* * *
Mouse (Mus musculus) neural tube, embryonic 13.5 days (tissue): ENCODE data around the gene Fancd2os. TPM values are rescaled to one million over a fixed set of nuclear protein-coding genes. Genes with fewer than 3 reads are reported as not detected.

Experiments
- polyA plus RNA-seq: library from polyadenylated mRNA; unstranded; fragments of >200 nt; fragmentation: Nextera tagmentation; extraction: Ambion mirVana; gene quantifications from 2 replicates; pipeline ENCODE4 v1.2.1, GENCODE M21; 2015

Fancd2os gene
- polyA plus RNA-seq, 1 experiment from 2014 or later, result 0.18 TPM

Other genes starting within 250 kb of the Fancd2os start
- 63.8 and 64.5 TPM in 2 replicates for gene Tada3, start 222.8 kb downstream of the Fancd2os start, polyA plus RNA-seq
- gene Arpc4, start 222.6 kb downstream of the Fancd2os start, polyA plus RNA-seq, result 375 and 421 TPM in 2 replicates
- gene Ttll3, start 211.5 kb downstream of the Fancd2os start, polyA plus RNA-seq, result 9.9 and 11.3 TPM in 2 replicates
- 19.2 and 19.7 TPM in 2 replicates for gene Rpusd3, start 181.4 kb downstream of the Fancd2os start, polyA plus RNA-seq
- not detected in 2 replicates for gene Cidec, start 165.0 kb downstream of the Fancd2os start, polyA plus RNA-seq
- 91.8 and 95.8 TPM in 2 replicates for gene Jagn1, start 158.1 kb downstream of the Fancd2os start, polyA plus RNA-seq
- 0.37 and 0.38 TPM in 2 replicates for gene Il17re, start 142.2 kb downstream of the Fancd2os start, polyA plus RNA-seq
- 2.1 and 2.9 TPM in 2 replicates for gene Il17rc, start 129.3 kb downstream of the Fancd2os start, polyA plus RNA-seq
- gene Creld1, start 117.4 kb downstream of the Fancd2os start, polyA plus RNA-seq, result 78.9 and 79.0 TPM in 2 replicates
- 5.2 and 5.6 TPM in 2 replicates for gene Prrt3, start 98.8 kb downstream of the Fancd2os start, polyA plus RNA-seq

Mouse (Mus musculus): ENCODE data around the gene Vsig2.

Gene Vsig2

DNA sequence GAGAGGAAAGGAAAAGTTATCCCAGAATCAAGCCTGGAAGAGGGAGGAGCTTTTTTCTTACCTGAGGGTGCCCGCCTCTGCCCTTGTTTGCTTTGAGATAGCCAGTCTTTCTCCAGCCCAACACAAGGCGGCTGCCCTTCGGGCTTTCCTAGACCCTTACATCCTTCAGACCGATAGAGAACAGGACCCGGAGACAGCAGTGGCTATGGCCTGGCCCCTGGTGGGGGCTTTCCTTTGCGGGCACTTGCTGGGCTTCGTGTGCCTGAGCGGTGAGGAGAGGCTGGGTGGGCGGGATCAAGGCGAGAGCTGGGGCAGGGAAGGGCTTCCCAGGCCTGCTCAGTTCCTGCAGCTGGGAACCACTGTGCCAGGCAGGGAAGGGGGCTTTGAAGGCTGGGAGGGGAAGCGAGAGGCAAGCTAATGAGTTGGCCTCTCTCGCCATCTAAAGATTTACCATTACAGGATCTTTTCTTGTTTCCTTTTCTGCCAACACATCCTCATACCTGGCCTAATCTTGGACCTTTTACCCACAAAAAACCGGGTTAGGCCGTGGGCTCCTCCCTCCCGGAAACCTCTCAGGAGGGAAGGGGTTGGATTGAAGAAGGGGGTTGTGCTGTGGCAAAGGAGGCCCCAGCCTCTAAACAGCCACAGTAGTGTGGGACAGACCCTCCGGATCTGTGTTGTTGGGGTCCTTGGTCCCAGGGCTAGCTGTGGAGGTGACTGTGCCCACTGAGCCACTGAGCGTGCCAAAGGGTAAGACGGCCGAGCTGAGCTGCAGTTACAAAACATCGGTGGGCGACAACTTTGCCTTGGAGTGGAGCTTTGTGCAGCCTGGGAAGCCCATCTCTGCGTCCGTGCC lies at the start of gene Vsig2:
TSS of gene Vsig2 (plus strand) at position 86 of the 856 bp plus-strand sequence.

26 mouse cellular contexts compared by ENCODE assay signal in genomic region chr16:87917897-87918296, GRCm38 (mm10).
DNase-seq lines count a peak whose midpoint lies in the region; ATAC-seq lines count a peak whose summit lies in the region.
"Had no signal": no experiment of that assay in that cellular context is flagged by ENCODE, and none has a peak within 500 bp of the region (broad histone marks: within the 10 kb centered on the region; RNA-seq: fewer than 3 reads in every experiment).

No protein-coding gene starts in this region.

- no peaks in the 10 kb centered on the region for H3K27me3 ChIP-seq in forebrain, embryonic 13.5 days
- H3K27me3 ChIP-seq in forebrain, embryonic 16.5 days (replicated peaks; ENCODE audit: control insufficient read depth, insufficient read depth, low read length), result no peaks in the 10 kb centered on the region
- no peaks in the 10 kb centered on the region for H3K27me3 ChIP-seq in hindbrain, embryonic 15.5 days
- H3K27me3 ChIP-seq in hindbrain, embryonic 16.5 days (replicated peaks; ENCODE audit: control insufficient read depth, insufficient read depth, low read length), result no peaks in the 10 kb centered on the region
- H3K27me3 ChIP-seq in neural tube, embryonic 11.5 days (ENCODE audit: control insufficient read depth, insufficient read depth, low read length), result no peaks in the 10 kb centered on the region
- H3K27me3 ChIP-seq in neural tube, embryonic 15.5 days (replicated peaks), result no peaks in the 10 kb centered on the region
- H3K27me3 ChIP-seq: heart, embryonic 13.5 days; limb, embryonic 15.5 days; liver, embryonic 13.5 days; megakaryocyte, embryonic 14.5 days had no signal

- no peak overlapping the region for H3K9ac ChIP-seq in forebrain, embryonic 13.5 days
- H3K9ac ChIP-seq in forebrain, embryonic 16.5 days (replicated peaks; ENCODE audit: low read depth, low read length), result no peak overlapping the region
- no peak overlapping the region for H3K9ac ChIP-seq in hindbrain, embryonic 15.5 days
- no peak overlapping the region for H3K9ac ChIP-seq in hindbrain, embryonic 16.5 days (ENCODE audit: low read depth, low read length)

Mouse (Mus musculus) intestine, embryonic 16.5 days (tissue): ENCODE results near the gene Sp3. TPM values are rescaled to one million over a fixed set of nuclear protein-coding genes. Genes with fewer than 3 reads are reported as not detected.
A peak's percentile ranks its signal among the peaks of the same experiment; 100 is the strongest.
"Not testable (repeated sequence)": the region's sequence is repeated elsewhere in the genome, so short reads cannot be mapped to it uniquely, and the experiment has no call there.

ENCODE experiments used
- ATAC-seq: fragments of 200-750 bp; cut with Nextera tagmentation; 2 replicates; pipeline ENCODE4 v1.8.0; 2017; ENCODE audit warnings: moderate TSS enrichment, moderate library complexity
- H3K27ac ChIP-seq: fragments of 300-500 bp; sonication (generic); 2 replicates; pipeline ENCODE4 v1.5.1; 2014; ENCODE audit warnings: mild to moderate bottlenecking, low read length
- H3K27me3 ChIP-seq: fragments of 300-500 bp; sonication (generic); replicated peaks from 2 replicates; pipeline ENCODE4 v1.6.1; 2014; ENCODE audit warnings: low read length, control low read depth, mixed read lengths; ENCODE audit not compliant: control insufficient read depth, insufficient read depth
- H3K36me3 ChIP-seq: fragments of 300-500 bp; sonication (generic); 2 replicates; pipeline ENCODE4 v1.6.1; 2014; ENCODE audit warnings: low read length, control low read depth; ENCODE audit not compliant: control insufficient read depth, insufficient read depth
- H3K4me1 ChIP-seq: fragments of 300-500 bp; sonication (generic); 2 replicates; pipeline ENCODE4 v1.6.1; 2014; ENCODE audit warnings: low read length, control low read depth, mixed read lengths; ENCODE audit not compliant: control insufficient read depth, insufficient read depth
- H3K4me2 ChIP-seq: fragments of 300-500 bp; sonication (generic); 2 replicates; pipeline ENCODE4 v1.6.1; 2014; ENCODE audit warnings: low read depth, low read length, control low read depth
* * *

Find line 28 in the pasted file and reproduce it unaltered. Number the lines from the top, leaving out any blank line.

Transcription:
- H3K27me3 ChIP-seq in hindbrain, embryonic 16.5 days (replicated peaks; ENCODE audit: control insufficient read depth, insufficient read depth, low read length), result no peaks in the 10 kb centered on the region